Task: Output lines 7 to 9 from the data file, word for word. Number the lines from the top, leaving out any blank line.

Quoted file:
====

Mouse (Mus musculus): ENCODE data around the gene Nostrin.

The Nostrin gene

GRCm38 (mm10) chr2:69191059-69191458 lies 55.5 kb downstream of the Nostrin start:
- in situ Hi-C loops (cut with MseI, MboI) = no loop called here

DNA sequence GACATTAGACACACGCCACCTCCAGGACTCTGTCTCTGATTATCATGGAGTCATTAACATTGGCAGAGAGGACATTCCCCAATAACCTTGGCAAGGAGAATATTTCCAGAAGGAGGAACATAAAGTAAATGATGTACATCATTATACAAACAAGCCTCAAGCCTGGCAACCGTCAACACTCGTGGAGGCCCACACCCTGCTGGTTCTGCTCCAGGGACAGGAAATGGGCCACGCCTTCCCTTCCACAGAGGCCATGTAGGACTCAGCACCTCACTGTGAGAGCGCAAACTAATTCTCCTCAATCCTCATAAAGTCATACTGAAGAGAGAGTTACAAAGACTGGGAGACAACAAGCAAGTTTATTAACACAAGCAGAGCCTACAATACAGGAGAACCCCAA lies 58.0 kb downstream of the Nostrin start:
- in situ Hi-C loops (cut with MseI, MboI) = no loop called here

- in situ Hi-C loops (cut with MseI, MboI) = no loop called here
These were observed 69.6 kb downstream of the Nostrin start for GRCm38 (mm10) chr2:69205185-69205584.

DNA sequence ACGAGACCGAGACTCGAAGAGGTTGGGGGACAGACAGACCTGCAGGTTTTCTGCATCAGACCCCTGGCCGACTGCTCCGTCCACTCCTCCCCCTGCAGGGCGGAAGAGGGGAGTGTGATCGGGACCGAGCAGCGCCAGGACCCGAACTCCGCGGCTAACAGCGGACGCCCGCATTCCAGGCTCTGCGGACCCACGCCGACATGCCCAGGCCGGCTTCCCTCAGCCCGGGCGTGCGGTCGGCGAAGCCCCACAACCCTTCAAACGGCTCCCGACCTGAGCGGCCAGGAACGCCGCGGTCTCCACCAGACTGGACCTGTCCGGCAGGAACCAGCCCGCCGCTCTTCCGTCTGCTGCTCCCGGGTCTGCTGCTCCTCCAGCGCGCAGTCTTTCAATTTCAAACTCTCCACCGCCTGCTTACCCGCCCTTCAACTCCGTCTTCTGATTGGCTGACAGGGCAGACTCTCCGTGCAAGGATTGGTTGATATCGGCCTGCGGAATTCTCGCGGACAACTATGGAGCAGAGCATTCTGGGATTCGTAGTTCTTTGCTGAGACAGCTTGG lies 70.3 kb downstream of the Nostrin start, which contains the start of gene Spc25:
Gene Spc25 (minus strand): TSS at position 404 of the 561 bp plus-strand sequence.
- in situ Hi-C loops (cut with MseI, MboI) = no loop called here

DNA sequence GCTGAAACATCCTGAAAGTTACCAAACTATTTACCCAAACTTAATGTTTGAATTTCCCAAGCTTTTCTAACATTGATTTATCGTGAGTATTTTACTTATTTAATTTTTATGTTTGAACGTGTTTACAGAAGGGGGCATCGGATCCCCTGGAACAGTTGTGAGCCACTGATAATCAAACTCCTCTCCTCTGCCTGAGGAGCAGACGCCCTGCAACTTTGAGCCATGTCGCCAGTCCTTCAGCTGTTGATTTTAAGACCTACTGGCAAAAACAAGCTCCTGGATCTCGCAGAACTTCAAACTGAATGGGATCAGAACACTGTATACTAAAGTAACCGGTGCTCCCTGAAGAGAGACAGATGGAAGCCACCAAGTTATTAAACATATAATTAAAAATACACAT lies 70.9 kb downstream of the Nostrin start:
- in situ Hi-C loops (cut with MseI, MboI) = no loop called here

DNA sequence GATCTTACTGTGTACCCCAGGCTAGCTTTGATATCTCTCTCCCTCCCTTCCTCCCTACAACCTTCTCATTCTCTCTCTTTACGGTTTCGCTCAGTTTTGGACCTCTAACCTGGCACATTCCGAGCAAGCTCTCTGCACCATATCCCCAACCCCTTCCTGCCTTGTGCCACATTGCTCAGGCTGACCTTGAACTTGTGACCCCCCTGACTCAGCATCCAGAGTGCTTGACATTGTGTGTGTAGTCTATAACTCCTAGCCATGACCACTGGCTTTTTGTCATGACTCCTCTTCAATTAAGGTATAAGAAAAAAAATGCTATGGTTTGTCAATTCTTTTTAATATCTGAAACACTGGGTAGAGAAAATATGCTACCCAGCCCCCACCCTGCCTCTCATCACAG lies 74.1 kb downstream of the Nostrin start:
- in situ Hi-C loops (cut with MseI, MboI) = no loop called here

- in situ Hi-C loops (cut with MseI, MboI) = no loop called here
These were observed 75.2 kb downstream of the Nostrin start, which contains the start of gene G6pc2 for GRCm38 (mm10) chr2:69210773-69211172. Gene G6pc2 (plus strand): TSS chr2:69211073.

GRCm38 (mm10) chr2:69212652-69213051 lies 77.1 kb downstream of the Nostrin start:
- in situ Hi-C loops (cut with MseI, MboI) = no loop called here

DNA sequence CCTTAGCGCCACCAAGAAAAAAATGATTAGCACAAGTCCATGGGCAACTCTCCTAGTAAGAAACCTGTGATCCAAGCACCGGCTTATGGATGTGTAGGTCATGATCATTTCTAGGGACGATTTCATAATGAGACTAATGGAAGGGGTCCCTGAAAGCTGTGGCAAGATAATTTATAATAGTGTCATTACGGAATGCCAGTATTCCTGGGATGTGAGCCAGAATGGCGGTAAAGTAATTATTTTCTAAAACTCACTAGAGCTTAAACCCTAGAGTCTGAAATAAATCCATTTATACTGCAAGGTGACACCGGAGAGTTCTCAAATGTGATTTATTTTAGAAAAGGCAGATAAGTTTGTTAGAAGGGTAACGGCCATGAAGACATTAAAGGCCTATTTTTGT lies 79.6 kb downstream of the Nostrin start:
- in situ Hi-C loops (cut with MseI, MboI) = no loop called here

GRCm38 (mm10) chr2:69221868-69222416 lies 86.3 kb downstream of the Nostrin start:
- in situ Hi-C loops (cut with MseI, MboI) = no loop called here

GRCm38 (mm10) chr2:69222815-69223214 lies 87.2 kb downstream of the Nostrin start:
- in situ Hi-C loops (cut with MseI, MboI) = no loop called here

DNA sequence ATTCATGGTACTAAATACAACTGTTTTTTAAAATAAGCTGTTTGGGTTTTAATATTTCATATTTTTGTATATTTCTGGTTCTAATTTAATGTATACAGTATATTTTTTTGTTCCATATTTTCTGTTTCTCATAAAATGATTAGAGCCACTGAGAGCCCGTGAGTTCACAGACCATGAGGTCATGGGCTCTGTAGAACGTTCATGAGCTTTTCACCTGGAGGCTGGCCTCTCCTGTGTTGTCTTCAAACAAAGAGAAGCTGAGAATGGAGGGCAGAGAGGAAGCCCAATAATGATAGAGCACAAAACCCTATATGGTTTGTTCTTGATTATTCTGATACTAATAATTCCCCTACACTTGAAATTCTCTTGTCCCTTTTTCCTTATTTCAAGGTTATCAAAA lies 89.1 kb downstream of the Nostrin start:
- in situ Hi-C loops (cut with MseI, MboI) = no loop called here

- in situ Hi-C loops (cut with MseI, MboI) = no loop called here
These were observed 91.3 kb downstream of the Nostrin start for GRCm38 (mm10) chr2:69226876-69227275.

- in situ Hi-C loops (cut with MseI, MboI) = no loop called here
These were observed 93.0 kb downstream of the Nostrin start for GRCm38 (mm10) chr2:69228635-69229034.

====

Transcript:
- in situ Hi-C loops (cut with MseI, MboI) = no loop called here
These were observed 69.6 kb downstream of the Nostrin start for GRCm38 (mm10) chr2:69205185-69205584.

DNA sequence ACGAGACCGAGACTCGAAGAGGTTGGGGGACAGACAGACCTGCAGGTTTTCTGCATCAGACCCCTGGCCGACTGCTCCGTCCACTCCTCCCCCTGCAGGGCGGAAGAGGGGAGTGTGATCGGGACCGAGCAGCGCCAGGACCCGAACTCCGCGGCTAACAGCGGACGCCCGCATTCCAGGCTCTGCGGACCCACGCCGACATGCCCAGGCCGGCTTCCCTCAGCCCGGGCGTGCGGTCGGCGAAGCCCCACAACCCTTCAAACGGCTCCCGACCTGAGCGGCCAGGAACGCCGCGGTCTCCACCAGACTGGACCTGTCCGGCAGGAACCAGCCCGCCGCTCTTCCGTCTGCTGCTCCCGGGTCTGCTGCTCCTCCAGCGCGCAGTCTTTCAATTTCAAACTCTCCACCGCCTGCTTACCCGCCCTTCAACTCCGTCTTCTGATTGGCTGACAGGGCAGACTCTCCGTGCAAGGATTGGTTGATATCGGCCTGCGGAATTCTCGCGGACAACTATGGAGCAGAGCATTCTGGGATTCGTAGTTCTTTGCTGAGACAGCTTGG lies 70.3 kb downstream of the Nostrin start, which contains the start of gene Spc25: